Tuesday, February 22, 2011

Book Review #2: Memoirs of a Geisha

Memoirs of a Geisha was a beautiful adventure for me. I opened the book, not knowing what to expect. The little fragments of what I remembered in the book's movie adaptation years ago, I forgot. This book was a mixture of irony, sadness and joy. This is not a "beach read" or even a "bathtub read", if there is such a thing, because it deserves more appreciation than that.

This fictional work by Arthur Golden tells you about a girl named Sayuri from a small, fishing village. Both her and her sister were sold. Originally intended to be servers in the city of Kyoto, Sayuri's odd beauty captures attention and soon, she is plunged into the world of becoming someone who is strange and foreign to her young self. Someone known as a geisha.

I thought this book was stunning and there were a plethora of metaphors that were very witty and quotable. I usually dog-ear the bottom pages of my books, to mark the pages that I like. If you've seen my book, you'll notice how much I liked it by the frequency of which I folded the edges of the book.

When I was reading the book, I questioned my sanity. I initially thought that this book was supposed to be bleak or sad (it radiated such a vibe) but I found myself smiling at how funny some of the things the characters say. Our protagonist is smart and quirky, in a world where "proper" is the air she breathes. I breathe a sigh of relief when she is duly unaffected by the world around her. She somehow manages to keep that likeable air when I can pinpoint what I didn't like about each and every character in the story.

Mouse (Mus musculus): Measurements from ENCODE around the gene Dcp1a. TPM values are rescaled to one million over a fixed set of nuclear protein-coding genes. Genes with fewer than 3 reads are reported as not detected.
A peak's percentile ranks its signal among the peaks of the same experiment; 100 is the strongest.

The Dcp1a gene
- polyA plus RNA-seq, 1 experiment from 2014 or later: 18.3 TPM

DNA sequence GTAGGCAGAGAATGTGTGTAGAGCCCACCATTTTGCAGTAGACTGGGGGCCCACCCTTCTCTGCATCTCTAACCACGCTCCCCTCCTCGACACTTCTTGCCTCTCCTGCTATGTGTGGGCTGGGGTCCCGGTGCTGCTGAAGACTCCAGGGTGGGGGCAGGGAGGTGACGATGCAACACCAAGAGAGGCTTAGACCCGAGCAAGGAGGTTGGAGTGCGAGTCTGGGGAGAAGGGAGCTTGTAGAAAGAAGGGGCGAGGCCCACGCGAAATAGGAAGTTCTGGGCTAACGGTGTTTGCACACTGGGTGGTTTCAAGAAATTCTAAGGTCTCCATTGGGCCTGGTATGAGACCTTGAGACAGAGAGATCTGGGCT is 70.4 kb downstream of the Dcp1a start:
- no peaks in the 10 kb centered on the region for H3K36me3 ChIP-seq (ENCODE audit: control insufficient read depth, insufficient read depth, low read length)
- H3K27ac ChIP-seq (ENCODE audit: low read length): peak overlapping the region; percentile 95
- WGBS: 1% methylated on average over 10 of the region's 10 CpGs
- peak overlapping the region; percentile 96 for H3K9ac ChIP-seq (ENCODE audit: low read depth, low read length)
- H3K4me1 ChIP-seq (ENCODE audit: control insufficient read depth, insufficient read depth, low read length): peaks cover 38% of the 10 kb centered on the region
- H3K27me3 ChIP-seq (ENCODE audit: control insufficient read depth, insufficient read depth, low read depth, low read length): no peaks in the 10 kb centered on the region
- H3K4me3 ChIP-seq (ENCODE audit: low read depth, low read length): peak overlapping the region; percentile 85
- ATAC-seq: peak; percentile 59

The world Sayuri is in is filled with rules and ettiquettes, which for a person who resides in the 21st century like me, might be unnecessary and futile. Living in a place where you have to insult yourself so that others wouldn't be offended is unfathomable. Yes, it's a way to be modest but modesty doesn't spell degradation. You have to pour sake in a way, bow at everyone reasonably worth noticing... it's so different. The life of a geisha is restricted, as you may know now.

You'd think Sayuri would dive into depression soon, being separated from her "tipsy" home and her family and basically being made into a slave girl, but she prevails. How? Hint: The book has a romantic theme to it. I'm not going to give away much but this romance is very realistic. The book did not scrutinise on the romance, like how life revolves around romance but rather, the romance is a by-product of her life. I thought it was poignant.

Being a geisha is clearly not a choice. They live their lives being covered with an inch thick of makeup. Who can truly see who they are? I thought it was rather funny, the story is about how women are being treated as, like mere ornaments, and the author is a male.

The story bloomed so perfectly, it's been a month since I've finished it and I'm still impressed. It's a book I delibrately read slowly (I took about 3 weeks) because I didn't want it to end! Now, doesn't that say something? A rare gem of a book that I knew I'd love from the first page on.

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